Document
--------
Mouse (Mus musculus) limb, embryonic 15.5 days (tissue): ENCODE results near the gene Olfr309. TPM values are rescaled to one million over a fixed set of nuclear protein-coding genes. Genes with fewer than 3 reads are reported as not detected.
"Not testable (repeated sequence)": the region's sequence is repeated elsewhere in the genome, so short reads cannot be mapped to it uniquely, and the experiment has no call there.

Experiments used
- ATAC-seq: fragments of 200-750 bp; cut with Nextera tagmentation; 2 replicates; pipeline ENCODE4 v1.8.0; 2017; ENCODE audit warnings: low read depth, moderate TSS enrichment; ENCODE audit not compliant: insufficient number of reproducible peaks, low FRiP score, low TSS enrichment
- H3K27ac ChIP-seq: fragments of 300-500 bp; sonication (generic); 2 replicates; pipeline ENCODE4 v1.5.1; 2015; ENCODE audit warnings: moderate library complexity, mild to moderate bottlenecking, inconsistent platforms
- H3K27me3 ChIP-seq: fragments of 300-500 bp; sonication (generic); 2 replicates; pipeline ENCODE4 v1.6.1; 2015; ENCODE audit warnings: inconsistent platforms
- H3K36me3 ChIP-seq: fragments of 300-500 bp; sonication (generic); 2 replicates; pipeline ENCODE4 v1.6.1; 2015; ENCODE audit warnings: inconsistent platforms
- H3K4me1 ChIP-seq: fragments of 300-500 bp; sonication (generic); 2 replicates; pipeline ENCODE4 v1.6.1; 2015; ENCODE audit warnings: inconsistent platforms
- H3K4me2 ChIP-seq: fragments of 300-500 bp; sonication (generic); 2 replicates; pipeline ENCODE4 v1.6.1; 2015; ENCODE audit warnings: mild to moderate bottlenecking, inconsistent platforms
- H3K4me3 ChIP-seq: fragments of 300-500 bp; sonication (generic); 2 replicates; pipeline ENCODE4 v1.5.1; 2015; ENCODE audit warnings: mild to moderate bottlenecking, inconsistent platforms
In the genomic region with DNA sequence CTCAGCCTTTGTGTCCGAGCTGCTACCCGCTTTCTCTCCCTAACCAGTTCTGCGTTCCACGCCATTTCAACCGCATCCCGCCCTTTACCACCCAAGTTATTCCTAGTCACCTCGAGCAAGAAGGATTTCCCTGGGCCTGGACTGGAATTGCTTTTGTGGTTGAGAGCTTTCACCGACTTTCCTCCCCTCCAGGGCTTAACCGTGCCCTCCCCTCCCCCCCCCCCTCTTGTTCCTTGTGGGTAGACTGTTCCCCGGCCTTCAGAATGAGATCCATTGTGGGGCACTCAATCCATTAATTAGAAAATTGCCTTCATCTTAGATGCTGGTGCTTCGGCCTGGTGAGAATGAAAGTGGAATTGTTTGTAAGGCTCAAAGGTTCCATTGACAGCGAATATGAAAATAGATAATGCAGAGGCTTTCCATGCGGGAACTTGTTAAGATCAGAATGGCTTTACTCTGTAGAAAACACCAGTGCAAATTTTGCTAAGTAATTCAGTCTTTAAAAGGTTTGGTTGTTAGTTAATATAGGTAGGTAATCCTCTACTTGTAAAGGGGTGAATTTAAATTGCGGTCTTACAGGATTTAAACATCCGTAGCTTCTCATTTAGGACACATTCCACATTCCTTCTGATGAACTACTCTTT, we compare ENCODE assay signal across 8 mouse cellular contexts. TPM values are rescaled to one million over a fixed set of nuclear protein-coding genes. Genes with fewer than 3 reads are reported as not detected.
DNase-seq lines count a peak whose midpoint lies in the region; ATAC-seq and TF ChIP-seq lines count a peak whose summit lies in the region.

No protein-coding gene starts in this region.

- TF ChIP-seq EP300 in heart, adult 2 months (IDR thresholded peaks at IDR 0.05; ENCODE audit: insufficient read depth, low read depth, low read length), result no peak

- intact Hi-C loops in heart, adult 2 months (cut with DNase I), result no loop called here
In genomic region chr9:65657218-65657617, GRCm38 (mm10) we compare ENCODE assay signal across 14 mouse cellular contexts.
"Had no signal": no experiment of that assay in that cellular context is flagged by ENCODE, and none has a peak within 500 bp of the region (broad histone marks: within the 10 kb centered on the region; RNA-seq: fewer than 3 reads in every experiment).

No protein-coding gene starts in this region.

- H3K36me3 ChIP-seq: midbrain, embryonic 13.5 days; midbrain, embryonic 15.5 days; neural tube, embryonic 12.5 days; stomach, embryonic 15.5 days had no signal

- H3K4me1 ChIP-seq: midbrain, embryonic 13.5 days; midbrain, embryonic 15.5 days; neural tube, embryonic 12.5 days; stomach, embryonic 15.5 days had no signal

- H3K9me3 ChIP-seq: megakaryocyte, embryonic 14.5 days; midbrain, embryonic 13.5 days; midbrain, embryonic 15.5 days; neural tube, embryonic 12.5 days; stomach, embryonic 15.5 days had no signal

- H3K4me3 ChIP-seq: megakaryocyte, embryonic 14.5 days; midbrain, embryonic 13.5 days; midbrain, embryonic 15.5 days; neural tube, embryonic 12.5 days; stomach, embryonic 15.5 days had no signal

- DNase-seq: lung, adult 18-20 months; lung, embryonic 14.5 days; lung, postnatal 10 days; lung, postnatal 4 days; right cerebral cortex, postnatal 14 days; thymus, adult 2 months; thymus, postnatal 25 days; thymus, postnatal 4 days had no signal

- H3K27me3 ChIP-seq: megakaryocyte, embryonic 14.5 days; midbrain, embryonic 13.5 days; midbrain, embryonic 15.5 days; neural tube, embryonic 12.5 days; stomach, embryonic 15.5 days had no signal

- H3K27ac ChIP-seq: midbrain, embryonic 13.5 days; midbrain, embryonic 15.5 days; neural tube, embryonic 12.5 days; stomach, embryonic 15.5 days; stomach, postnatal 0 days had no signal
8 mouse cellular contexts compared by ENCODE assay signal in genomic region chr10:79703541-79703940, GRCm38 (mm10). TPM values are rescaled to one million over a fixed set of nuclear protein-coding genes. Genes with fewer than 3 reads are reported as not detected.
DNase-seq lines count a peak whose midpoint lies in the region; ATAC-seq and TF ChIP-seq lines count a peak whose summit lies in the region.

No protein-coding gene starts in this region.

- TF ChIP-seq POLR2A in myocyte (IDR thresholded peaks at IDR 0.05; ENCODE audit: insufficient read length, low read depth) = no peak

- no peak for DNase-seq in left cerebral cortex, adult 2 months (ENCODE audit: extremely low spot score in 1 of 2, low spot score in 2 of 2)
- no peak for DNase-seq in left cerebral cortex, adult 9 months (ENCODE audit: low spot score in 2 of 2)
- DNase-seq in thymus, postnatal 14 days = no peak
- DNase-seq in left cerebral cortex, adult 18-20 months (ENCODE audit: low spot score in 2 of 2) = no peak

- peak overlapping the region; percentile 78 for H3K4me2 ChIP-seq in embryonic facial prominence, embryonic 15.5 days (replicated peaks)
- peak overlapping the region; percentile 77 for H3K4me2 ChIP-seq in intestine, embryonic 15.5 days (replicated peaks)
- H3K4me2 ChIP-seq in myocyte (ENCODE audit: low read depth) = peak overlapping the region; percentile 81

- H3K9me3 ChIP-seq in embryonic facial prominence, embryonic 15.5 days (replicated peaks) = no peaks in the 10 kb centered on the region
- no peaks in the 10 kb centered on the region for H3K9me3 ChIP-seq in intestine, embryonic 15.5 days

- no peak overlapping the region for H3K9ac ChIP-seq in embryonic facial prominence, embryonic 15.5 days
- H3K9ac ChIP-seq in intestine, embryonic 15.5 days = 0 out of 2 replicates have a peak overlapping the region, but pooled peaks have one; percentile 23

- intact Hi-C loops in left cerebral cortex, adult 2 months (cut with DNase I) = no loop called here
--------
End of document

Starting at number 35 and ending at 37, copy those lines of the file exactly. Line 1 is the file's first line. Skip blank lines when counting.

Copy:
- peak overlapping the region; percentile 77 for H3K4me2 ChIP-seq in intestine, embryonic 15.5 days (replicated peaks)
- H3K4me2 ChIP-seq in myocyte (ENCODE audit: low read depth) = peak overlapping the region; percentile 81

- H3K9me3 ChIP-seq in embryonic facial prominence, embryonic 15.5 days (replicated peaks) = no peaks in the 10 kb centered on the region